• The automotive industry is another sector that is expected to benefit from the CPTPP, particularly in countries like Japan and Mexico, where the agreement will facilitate the integration of regional supply chains and reduce the costs of exporting vehicles and parts.
  • On the other hand, some industries may face increased competition due to the CPTPP, such as the textile and apparel industry in countries like Vietnam and Malaysia, where domestic producers may struggle to compete with imports from more advanced economies.
  • Overall, the effects of the CPTPP on specific industries and sectors will depend on a variety of factors, including the level of trade liberalization, the competitiveness of domestic industries, and the ability of businesses to adapt to new market conditions.

Intellectual Property Rights

  • The CPTPP includes provisions on intellectual property rights (IPR) that aim to establish a common set of rules and standards for the protection and enforcement of IPR among its member countries.
  • The agreement covers various types of intellectual property, such as patents, trademarks, copyrights, and trade secrets.
  • The CPTPP’s IPR provisions are designed to promote innovation, creativity, and economic growth, while also balancing the interests of right holders and users.
  • Some of the key IPR provisions in the CPTPP include the protection of patents for a minimum term of 20 years, the protection of trademarks for a minimum term of 10 years, and the protection of copyrights for the life of the author plus 70 years.

Labor and Environmental Standards

  • The CPTPP includes provisions on labor and environmental standards that aim to ensure that the economic benefits of the agreement do not come at the expense of workers’ rights or environmental protection.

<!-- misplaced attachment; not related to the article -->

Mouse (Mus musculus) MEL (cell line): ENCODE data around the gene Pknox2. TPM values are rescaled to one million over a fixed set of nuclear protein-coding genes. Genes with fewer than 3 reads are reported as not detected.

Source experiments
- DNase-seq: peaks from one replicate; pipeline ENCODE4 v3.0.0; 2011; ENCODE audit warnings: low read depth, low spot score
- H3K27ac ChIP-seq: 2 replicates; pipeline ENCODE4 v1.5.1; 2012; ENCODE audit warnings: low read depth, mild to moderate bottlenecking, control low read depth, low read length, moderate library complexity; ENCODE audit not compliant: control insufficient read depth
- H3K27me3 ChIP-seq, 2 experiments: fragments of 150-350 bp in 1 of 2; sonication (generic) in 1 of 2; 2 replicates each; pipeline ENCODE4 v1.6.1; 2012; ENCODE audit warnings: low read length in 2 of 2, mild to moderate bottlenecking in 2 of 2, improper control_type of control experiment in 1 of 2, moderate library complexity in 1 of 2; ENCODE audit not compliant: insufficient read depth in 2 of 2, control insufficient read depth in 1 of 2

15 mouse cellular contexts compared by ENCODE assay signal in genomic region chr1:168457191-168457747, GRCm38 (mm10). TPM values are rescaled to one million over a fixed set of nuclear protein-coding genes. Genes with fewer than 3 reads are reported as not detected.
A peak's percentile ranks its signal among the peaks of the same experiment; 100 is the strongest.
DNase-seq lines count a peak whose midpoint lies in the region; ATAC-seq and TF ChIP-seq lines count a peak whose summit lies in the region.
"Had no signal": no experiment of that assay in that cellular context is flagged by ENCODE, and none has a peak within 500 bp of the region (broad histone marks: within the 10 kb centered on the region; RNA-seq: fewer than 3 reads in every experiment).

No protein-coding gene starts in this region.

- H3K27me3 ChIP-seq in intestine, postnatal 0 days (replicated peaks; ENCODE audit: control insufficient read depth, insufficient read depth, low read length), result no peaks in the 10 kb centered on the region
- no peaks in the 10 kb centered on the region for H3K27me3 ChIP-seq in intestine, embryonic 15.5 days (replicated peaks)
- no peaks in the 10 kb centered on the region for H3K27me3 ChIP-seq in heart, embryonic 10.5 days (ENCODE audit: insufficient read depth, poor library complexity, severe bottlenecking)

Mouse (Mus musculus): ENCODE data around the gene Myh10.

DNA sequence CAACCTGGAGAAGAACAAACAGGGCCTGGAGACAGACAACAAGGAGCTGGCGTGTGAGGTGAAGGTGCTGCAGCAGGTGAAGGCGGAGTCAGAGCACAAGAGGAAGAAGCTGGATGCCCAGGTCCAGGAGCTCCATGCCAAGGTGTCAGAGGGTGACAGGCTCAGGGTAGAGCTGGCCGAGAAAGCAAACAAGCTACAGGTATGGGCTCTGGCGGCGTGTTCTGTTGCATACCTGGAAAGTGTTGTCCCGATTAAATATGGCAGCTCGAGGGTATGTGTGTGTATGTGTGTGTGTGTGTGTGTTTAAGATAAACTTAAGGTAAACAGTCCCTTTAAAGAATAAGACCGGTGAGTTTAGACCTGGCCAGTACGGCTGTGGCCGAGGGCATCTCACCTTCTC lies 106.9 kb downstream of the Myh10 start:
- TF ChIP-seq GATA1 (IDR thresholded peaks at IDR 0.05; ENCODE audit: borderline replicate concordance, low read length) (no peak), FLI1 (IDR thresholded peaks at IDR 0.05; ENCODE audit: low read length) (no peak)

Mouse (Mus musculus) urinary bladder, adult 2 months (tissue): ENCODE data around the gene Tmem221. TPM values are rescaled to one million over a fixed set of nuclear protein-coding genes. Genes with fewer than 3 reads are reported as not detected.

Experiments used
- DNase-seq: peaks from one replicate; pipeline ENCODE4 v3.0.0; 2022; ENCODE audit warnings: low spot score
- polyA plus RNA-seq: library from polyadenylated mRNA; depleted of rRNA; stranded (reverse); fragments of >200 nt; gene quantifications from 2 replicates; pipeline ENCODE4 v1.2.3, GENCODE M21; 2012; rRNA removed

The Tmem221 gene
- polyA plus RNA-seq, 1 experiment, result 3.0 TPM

• The labor provisions in the CPTPP require member countries to adopt and maintain laws and regulations that uphold the principles of the International Labour Organization (ILO), such as the elimination of forced labor, child labor, and employment discrimination.
  • The environmental provisions in the CPTPP require member countries to adopt and maintain laws and regulations that protect the environment, conserve natural resources, and promote sustainable development.
  • The CPTPP also includes mechanisms for cooperation and capacity building among member countries to support the implementation of labor and environmental standards.

Investor-State Dispute Settlement Mechanism

  • The Investor-State Dispute Settlement (ISDS) mechanism is a feature of the CPTPP that allows foreign investors to bring claims against host governments for alleged breaches of the agreement’s investment provisions.
  • The ISDS mechanism is designed to provide a neutral and transparent forum for the resolution of investment disputes, with the goal of promoting investor confidence and facilitating cross-border investment.
  • Under the CPTPP’s ISDS mechanism, disputes are typically resolved through arbitration, with decisions made by a panel of independent arbitrators.
  • Critics of the ISDS mechanism argue that it can undermine national sovereignty and regulatory autonomy, as it allows foreign investors to challenge domestic laws and regulations that may be in the public interest.
  • In response to these concerns, the CPTPP includes safeguards to protect the right of governments to regulate in the public interest, as well as provisions to enhance the transparency and accountability of the ISDS process.

V. Geopolitical Considerations

Influence of China in the Asia-Pacific Region

  • China is a major economic and political power in the Asia-Pacific region, with significant influence over trade, investment, and regional security.
  • China has pursued a strategy of economic integration in the region through initiatives such as the Belt and Road Initiative (BRI) and the Asian Infrastructure Investment Bank (AIIB).